Wednesday, January 19, 2011

Low-res Brain

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Thought experiment.

Close your eyes and imagine a clock face with hands and numbers.

Imagine the clock face as a whole.  Try not to think of just parts of it.

In your minds eye can you see the individual numbers on the clock face all at once?

I can’t.

I have to “zoom” in to each part of the clock to see all the numbers. I can’t see them all at once.

If the brain can’t do this while we’re awake, then it’s no wonder we don’t have vivid details of items when we’re asleep and dreaming.

If our brains imagery has such low resolution, why do we seem to have such hi-resolution memories?

Maybe it’s different for you.  But that’s how it is when I try it.

This whole experience helps me understand how my brain visualizes things.  It’s not like the “Pictures” folder on my computer.  I don’t store high-resolution pictures in my head.  I think it’s more like a short-hand way of reconstructing a picture.  Without realizing it my brain says  “A clock is a circle.  And it’s got numbers around it from 1 to 12.  And it has hands.  And it ticks”.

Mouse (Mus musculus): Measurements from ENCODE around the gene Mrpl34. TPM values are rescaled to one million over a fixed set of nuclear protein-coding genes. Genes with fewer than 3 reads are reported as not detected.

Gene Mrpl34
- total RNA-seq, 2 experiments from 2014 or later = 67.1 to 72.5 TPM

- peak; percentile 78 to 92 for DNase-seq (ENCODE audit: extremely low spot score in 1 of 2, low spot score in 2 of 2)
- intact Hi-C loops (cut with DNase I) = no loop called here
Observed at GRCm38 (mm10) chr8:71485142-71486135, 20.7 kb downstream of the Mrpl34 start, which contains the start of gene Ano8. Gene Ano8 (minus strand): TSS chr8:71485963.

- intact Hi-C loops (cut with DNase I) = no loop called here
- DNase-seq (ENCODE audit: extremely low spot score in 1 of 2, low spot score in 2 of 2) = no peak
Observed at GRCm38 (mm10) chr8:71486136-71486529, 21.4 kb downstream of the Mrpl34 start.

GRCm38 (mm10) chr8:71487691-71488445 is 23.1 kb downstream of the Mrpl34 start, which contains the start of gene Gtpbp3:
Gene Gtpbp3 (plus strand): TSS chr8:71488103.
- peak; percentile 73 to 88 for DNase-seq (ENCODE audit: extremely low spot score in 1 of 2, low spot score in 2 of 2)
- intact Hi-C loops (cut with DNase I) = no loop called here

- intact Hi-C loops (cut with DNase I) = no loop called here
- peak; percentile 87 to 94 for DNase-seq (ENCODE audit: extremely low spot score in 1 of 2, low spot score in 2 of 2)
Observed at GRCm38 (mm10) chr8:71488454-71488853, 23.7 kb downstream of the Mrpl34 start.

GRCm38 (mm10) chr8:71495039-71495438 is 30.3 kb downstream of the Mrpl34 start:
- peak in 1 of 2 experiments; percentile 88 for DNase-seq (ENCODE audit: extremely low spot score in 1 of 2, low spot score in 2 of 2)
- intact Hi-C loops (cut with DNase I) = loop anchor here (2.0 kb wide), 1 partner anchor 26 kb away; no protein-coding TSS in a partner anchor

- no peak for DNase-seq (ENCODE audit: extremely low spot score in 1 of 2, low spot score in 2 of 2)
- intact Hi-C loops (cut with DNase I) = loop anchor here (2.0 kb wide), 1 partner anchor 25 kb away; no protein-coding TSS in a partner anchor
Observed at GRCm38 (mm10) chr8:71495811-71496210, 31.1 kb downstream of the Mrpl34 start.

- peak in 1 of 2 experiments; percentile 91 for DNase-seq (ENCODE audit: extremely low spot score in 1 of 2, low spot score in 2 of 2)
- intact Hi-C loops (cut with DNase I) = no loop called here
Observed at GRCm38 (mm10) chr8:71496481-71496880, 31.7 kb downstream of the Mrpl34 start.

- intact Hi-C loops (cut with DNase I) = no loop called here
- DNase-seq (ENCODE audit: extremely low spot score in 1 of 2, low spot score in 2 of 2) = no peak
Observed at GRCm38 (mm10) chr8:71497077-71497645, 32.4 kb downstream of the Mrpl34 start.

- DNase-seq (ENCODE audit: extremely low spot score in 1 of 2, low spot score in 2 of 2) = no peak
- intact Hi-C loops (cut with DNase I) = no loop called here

Perhaps it’s like that for someone’s face as well?  Do you know every freckle, mole or scar on your partners face?  When you think about it, how much detail of someone’s face do you actually remember?  I think perhaps we actually store a low res “caricature” of a persons face in our brain, and when we see that person, we match what we see of their face with the low res memory of it, and somehow our brain can recognize that the two things represent the same person.

I think our physical perception of reality is a lot less detailed than we realize.  When we look at a page in a book, there’s only a small circle of our vision that can actually see fine detail – about the width of our thumb held at arms length.  If you hold your thumb in front of a book held at arms length, and focus on your thumb, you’ll find it almost impossible to read the book.  That’s because the Fovea (the bit that sees detail)  in your eye only occupies a small part of your Retina (the bit that actually sees things).  But our brain manipulates us to think that we can see everything in detail, because our eyes dart around, and our brain puts all the jigsaw pieces together.

So next time you’re certain you saw something, remember that what you saw, what you thought you saw, and what you remember seeing are all totally different!

Isn’t the brain an amazing thing?